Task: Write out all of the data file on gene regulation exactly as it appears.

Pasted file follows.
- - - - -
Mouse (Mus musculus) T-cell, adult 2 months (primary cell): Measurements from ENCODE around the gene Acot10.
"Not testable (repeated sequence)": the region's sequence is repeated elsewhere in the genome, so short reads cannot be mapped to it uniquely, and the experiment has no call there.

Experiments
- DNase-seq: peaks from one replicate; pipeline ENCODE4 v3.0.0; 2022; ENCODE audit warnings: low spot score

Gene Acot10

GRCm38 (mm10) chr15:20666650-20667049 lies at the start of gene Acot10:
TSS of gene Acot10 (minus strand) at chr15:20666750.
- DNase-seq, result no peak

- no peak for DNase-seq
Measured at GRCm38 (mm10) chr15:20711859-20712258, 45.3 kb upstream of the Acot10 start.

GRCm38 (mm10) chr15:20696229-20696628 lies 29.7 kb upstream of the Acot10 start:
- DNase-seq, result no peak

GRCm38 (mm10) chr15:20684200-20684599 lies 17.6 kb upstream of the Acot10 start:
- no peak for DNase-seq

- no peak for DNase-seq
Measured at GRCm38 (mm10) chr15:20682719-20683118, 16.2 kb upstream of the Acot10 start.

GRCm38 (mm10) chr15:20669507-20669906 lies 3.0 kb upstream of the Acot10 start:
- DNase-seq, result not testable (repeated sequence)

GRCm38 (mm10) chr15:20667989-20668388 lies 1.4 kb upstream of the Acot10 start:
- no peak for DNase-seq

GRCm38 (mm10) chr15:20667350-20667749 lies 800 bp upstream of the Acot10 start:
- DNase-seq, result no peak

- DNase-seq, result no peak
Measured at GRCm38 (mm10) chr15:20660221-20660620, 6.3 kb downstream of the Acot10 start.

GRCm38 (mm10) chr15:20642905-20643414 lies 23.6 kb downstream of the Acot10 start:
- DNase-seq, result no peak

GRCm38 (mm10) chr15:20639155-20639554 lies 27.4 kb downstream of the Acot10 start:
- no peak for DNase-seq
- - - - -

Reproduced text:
Mouse (Mus musculus) T-cell, adult 2 months (primary cell): Measurements from ENCODE around the gene Acot10.
"Not testable (repeated sequence)": the region's sequence is repeated elsewhere in the genome, so short reads cannot be mapped to it uniquely, and the experiment has no call there.

Experiments
- DNase-seq: peaks from one replicate; pipeline ENCODE4 v3.0.0; 2022; ENCODE audit warnings: low spot score

Gene Acot10

GRCm38 (mm10) chr15:20666650-20667049 lies at the start of gene Acot10:
TSS of gene Acot10 (minus strand) at chr15:20666750.
- DNase-seq, result no peak

- no peak for DNase-seq
Measured at GRCm38 (mm10) chr15:20711859-20712258, 45.3 kb upstream of the Acot10 start.

GRCm38 (mm10) chr15:20696229-20696628 lies 29.7 kb upstream of the Acot10 start:
- DNase-seq, result no peak

GRCm38 (mm10) chr15:20684200-20684599 lies 17.6 kb upstream of the Acot10 start:
- no peak for DNase-seq

- no peak for DNase-seq
Measured at GRCm38 (mm10) chr15:20682719-20683118, 16.2 kb upstream of the Acot10 start.

GRCm38 (mm10) chr15:20669507-20669906 lies 3.0 kb upstream of the Acot10 start:
- DNase-seq, result not testable (repeated sequence)

GRCm38 (mm10) chr15:20667989-20668388 lies 1.4 kb upstream of the Acot10 start:
- no peak for DNase-seq

GRCm38 (mm10) chr15:20667350-20667749 lies 800 bp upstream of the Acot10 start:
- DNase-seq, result no peak

- DNase-seq, result no peak
Measured at GRCm38 (mm10) chr15:20660221-20660620, 6.3 kb downstream of the Acot10 start.

GRCm38 (mm10) chr15:20642905-20643414 lies 23.6 kb downstream of the Acot10 start:
- DNase-seq, result no peak

GRCm38 (mm10) chr15:20639155-20639554 lies 27.4 kb downstream of the Acot10 start:
- no peak for DNase-seq